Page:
Religion Is Taking Over Los Angeles
I live in the Westlake neighborhood of Los Angeles. If it sounds unfamiliar to you, you’re not alone. Even some of my peers who have lived here for years aren’t quite sure where or what it is. The quick history lesson is that in the 1920s, it was the first residential area west of downtown, home to wealthy businessmen and a large Jewish population. However, as streetcar service was suspended and freeways were built over the following decades, these factions left and were replaced by immigrant communities. By the 70s, violence and crime were on the rise, and it wasn’t until the early stages of gentrification in 2000 that they subsided. If that doesn’t provide enough context, it’s also featured prominently in The Fresh Prince of Bel-Air episode “72 Hours,” in which Will dares Carlton to survive in “the hood” for three days.
I like living in Westlake. MacArthur Park is beautiful, the intoxicating smells of local panaderias fill the air, and the rent can’t be beat. But there is one aspect of life here that really grinds my gears: the churches. That’s right, a disaffected millennial has a problem with religion. Stop the presses. But when you’ve worked your entire life to escape the Southern Baptist stranglehold on northeast Florida, winding up smack-dab in the middle of a burgeoning religious community can be a real drag.
Faith No Más
As you may have gathered, Westlake is home to a huge Latino population, the majority of whom come from Mexico. I don’t begrudge them this. After all, the border is only two hours away, and they were probably here before I was. But boy, do these people love going to church! There must be something in that MacArthur Park water. (Probably lead. Who knows how many incriminating firearms have been dumped there over the years? It’s either that, or generations of tradition forced upon Latinos by the Catholic Church. Who can say?) They’ll meet on Wednesdays, Fridays, Saturdays, and Sundays, seemingly at all hours of the day and night. I know they want to praise the Lord, but don’t you think He/She could use a rest?
If I Die Before I Wake
Speaking of rest, I can’t tell you how many times I’ve come home after a night of drinking (something I can believe in), to see entire families leaving church close to or after midnight. Now, I don’t want to tell anyone how to raise their children, but allow me to tell you how to raise your children: don’t keep them up all night for church! I can’t think of anything more ungodly. Those kids don’t need the good book, they need a good eight hours of sleep.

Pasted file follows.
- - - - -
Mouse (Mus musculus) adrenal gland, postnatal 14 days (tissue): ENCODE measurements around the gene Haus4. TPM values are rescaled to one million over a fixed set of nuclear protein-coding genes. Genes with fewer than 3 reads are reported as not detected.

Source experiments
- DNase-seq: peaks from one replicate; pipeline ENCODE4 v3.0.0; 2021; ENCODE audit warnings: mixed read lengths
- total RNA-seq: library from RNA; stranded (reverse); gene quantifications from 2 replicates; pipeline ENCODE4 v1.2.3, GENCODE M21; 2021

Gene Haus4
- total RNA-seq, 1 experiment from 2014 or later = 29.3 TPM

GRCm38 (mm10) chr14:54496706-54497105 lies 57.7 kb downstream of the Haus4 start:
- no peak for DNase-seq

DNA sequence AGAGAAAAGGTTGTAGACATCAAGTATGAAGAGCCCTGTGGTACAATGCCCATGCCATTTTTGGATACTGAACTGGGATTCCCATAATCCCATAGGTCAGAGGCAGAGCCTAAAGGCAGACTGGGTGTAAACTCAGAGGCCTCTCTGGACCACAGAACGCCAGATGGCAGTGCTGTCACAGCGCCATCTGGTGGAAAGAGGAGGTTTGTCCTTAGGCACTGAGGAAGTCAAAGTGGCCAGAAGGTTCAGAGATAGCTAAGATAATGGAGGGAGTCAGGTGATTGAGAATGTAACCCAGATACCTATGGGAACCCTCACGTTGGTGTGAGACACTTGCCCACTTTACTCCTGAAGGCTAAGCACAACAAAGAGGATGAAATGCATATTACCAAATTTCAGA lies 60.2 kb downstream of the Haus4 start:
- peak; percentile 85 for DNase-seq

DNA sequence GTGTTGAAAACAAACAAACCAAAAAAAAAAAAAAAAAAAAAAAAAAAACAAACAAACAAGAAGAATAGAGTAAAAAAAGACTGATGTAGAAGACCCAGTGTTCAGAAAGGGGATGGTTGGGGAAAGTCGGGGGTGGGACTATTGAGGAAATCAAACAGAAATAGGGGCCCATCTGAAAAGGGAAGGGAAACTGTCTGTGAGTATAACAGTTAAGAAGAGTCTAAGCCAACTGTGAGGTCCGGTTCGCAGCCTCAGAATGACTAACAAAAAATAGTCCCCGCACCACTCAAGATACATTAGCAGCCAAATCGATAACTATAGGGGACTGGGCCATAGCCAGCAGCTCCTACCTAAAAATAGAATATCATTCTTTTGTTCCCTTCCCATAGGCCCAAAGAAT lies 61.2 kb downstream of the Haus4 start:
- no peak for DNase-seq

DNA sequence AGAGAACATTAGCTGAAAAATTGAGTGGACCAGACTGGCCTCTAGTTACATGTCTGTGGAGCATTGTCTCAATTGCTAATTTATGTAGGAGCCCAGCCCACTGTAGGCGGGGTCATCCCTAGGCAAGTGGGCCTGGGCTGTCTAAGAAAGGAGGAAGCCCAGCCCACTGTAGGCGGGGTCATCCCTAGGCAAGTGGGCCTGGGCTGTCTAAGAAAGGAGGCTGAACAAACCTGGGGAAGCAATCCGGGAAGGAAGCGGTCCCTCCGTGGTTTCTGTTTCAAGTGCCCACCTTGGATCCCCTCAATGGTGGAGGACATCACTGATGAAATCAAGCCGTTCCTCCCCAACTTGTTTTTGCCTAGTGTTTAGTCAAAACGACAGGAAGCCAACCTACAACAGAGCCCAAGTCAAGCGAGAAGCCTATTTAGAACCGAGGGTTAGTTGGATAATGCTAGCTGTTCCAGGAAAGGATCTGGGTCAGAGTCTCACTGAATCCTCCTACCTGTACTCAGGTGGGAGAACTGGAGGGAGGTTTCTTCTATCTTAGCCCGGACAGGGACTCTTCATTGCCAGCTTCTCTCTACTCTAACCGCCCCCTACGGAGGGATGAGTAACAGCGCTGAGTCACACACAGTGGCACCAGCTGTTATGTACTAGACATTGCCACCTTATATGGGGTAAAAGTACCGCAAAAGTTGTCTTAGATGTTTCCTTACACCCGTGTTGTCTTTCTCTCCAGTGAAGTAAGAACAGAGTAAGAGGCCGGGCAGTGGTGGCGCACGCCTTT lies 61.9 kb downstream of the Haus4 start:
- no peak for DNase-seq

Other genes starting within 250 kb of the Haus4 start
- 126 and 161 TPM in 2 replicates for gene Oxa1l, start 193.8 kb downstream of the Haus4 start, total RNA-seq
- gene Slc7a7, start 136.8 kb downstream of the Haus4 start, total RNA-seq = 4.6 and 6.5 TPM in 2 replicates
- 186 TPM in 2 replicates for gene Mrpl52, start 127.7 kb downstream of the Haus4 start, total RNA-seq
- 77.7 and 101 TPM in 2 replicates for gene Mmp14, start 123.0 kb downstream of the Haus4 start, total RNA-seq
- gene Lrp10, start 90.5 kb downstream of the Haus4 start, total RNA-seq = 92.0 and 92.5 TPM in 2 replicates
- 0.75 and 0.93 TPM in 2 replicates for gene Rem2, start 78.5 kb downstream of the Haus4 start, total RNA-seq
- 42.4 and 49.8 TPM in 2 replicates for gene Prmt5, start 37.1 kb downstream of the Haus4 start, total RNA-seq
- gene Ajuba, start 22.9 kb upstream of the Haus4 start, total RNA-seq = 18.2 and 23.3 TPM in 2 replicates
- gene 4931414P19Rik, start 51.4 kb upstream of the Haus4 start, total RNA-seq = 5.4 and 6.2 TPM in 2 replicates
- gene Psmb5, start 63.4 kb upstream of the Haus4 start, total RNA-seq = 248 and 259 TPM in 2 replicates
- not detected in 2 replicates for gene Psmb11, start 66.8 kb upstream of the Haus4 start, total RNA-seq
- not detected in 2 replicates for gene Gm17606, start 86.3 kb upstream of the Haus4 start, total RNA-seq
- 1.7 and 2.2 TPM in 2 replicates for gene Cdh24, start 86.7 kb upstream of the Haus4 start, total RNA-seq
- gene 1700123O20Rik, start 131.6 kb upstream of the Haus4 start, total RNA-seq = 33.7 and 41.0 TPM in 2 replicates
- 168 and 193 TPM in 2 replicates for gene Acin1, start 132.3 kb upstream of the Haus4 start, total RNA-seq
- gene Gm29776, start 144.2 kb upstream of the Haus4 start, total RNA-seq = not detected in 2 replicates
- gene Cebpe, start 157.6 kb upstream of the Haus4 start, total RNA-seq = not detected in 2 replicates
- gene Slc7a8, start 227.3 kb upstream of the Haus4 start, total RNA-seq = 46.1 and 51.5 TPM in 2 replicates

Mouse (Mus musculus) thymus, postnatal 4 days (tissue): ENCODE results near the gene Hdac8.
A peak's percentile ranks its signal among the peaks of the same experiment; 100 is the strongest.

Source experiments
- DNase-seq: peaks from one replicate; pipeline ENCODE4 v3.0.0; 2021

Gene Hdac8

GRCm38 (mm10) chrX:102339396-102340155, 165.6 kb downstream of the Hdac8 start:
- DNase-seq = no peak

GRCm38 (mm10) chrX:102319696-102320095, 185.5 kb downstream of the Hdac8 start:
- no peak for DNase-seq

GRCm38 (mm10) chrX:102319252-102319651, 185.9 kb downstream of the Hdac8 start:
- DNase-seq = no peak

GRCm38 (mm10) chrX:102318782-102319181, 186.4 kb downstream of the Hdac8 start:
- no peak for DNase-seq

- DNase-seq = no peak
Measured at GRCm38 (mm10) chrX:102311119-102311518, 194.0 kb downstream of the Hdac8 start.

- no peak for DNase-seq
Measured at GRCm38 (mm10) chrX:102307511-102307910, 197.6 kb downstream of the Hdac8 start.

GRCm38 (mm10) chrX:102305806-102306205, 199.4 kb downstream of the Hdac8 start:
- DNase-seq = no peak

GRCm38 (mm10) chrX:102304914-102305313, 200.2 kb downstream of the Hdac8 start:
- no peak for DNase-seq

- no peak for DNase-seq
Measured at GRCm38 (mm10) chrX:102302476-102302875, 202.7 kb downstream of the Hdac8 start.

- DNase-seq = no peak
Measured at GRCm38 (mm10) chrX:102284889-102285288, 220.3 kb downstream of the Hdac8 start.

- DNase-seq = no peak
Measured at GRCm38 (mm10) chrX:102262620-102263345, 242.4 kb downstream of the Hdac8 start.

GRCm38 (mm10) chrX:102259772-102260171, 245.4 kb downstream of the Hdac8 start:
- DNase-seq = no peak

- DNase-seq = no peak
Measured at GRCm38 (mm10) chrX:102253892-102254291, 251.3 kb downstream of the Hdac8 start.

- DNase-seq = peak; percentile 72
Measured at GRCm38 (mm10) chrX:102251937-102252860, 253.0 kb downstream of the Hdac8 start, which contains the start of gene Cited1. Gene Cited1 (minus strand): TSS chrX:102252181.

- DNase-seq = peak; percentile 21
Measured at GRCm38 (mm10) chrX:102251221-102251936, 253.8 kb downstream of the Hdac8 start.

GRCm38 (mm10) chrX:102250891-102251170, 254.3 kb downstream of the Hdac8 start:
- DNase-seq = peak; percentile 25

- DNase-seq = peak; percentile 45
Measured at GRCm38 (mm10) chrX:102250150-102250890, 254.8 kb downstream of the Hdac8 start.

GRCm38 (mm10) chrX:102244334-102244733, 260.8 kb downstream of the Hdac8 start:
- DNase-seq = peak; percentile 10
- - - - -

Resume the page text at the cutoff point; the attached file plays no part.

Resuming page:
Location, Location, Location
I am not exaggerating when I say there is a church at every turn. While this is convenient for believers, it doesn’t make much practical sense. Right across from my building there’s a church next to a space used for Zumba and karate classes. I can only surmise that this is some effort to cultivate a militia of God-fearing martial artists. We should be fearing them. On the block directly east of my apartment, there is a church that literally backs up to another church. I’m no theologian, but I’m pretty sure if churches are touching that makes them gay. And we all know how God feels about that.
The proliferation of churches matched with the numerous services makes life hellish in another regard. Parking, already a bear to deal with in Westlake, becomes basically impossible. Landing a spot within three blocks is, dare I say it, a miracle. I’m not a man who gives credence to all that spiritual mumbo jumbo, but during these times of trial and tribulation, I’d surely sell my soul to the devil for a permanent parking space.
One Man’s Trash
If you’ve ever ventured into Westlake, say for Langer’s famous pastrami sandwiches (which seem to be the only thing people connect with this historic LA locale), you know that the streets here are paved with litter. Now, I’m not saying that the trash and the churchgoers are connected, but I have watched my neighbors blatantly let their empty bags of chips fall to the ground like the wayward feathers of a dove. I’ve seen crumpled bags of fast food left on stoops, presumably as territorial symbols of dominance. Come to think of it, if I ate fast food on the daily, I’d probably constantly be seeking forgiveness and salvation, too. Can you imagine all that shame? If cleanliness is next to godliness, you’d never know it here.
You may find all these complaints unwarranted, aggressively antagonistic, or, let’s face it, just plain racist. God, forgive me for what I’ve done. If only there were some place near me where I could atone for my sins.
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